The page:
The European Union’s treaty with Ukraine was rebuffed by Dutch voters on April 6 with over 60 percent rejecting it in a low turnout referendum. The government must now reconsider the treaty. Initiators of the referendum hope that it will be a step towards a “Nexit”—the exit of the Netherlands from the EU. But even if more Dutch referendums are possible on EU issues, a withdrawal from Europe is rather unlikely.
On July 1, 2015, the Advisory Referendum Act came into force in the Netherlands. If sufficient signatures are collected—10,000 in four weeks and then 300,000 in the subsequent six weeks—a referendum can now be held on a law or treaty. If the turnout is higher than 30 percent, the government is formally obliged to reconsider the law or treaty.
The Euroskeptic foundation Burgercomité EU favors the restoration of democratic sovereignty to the Netherlands, as it considers the cession of sovereignty by parliament an “act of treason.” And it perceived the Referendum Act as an opportunity to give the Dutch people a direct voice in the EU, and a way to mobilize opposition against the Netherlands membership of the EU.
The Association Treaty between the Ukraine and the EU is the first piece of legislation since July 1 last year that the Burgercomité EU has targeted with the new act. Most parties in both chambers of parliament had supported the treaty in spring 2015, but it’s no surprise that some voters think differently, because the EU issue has not had much influence on voters’ choice of parties in parliamentary elections.
The satirical blog GeenStijl and the Forum voor Democratie, both critical of the democratic nature of the EU, joined the initiative of Burgercomité EU to use the new act to get the reconsidered. GeenStijl provided crucial mobilizing power, garnering media attention and collecting signatures digitally. After sufficient signatures were obtained, an independent Referendum Committee determined the referendum question according to the format prescribed by the law. It read:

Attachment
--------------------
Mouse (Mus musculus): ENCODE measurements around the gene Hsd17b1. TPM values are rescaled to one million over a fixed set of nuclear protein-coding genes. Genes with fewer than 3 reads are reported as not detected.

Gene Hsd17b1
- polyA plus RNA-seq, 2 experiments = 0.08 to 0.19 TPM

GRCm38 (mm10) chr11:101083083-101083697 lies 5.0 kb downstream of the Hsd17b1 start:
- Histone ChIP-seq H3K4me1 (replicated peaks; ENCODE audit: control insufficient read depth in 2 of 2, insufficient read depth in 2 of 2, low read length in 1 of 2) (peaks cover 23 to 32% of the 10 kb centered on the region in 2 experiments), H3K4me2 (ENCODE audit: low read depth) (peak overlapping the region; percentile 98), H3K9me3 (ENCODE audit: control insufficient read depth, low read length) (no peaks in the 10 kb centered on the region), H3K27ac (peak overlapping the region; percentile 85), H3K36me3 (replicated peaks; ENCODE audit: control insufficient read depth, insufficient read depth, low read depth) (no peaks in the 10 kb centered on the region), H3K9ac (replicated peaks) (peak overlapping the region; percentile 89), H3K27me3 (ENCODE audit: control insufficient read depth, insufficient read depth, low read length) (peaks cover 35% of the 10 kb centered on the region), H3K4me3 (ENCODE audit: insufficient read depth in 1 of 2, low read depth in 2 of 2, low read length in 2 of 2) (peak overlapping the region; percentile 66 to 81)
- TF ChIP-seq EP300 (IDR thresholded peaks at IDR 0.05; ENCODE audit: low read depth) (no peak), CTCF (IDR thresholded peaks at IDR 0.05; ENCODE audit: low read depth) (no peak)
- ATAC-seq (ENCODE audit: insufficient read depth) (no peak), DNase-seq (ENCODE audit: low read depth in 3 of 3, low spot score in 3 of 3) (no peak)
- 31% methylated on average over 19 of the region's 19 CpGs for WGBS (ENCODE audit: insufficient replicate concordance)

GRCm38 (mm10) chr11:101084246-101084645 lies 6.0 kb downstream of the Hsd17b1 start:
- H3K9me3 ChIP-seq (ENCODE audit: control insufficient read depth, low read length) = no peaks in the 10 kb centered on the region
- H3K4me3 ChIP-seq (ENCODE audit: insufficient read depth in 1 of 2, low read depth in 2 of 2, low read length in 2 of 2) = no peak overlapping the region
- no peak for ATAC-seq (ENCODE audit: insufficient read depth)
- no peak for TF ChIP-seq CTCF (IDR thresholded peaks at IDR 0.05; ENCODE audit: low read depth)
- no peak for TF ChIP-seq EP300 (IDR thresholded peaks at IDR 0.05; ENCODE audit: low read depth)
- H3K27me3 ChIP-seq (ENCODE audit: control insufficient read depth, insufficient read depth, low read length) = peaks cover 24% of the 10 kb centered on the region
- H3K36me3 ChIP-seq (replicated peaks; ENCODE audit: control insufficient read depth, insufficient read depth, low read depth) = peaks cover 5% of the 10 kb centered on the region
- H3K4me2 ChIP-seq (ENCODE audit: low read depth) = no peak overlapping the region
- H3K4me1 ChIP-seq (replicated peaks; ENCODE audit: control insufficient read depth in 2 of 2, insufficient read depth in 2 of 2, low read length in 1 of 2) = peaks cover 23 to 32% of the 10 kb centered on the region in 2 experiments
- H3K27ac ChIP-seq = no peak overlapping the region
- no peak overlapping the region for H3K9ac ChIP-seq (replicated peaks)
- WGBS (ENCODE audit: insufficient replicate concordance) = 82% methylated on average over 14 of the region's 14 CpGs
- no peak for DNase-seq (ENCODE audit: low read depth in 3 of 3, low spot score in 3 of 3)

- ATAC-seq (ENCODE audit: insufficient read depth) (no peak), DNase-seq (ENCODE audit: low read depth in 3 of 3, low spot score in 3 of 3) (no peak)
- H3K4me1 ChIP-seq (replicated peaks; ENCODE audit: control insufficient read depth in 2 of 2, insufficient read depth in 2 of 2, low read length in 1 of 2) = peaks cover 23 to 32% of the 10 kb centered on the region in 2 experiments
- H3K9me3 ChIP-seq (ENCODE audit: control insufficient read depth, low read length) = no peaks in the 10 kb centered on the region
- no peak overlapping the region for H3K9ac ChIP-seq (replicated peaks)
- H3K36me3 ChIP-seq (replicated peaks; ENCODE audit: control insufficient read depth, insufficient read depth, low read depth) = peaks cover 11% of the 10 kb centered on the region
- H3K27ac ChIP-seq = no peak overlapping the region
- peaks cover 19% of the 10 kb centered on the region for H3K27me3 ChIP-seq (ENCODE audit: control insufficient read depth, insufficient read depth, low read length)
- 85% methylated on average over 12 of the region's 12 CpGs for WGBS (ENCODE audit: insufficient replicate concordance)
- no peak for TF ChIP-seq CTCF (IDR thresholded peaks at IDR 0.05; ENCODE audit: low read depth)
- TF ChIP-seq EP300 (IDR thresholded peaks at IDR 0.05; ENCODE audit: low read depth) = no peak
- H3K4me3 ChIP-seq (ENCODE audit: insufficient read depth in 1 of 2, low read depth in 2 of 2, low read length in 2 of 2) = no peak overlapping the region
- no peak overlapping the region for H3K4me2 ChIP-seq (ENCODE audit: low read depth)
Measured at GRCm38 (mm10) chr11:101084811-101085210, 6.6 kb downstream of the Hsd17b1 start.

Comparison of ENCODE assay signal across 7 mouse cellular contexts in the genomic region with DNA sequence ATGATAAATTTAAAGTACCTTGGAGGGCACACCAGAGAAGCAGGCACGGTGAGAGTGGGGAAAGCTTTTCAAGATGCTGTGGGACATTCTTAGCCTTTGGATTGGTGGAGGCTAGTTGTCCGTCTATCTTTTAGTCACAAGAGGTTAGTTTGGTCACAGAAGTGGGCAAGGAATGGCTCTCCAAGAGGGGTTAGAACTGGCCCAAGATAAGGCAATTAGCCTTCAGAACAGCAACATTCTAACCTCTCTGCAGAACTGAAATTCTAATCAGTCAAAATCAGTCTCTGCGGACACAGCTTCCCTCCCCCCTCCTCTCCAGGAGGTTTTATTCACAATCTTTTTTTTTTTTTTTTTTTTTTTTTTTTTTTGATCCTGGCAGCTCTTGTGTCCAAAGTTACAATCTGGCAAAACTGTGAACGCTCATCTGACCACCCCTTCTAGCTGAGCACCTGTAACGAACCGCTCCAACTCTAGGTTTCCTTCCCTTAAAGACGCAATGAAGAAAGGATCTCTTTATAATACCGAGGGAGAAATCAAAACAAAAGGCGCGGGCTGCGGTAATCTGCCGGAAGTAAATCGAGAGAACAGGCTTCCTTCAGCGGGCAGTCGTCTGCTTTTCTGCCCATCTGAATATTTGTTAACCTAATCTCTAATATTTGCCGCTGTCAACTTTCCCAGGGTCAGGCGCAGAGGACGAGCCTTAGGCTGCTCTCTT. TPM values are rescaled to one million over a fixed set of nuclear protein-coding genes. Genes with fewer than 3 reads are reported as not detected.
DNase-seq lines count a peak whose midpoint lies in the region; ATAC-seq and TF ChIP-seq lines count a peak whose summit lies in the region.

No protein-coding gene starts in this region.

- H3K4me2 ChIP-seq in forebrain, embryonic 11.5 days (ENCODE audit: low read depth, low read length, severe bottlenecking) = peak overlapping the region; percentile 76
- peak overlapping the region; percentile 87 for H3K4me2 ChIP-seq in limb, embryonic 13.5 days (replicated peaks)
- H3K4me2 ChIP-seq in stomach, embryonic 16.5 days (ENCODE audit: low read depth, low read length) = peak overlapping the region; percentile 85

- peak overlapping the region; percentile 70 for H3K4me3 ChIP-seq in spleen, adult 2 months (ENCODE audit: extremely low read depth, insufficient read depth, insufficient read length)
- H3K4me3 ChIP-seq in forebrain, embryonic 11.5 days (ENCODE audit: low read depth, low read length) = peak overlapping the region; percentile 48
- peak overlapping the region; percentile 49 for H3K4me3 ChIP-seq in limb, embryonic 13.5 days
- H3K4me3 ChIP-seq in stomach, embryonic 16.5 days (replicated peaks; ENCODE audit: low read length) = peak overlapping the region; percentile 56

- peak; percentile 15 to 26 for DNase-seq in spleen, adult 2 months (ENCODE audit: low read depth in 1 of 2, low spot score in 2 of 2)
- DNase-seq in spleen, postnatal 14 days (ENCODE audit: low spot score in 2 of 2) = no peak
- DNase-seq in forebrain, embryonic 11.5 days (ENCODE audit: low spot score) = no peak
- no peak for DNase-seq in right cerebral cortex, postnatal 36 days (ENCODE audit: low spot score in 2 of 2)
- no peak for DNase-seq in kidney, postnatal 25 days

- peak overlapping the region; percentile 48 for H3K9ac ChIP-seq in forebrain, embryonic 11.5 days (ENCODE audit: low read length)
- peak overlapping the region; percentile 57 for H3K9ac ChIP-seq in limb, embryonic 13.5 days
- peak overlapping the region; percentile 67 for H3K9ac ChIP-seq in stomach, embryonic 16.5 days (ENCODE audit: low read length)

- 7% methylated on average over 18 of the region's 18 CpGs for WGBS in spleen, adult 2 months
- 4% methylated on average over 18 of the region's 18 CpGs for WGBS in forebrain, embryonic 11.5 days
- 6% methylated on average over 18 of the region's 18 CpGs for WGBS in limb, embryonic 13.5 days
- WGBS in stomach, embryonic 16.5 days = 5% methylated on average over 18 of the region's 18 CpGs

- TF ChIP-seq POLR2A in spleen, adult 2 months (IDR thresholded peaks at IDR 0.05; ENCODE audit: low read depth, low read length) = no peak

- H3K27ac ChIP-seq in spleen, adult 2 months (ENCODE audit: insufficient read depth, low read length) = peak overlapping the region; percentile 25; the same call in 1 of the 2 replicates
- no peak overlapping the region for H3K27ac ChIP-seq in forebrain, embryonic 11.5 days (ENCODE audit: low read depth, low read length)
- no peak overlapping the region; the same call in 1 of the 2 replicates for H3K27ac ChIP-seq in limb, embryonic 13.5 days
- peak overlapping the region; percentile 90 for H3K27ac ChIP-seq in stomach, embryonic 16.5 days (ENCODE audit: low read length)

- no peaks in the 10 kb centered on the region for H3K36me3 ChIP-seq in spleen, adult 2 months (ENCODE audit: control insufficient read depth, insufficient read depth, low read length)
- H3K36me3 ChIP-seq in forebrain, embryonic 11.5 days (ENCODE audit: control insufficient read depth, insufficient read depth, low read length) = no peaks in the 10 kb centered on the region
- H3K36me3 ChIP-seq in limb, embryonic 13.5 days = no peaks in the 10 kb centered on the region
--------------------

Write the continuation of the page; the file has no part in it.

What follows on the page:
Are you for or against the law ratifying the Association Agreement between the European Union and Ukraine?
The Referendum Committee also provided subsidies for campaigners, be they neutral, against, or in favor.
How the Referendum Unfolded
The government decided to adopt a low-key campaigning strategy, aiming to keep the turnout below 30 percent. Enlargement is the least favored part of European integration among Dutch voters, tying in with concerns about loss of power and identity in an ever-more expanding EU. These concerns contributed strongly to the no vote in the previous referendum on the European Constitution in 2005.
Economic pragmatism has been the main argument for supporting European integration from the very beginning among the Dutch public. But Ukraine’s small economy and widespread corruption did not help to convince voters that the Netherlands would benefit from closer ties between the EU and the Ukraine.
Instead, there were worries about financial support for “a second Greece.” This meant the no side had a considerable advantage. The no side, also consisting of the Socialist Party, the Animal Rights Party, and the Freedom Party, emphasized that the treaty would actually destabilize Ukraine because it would provoke an even more troubled relationship with Russia. It also underlined the need to solve the EU’s own problems before becoming involved more closely with a country at war.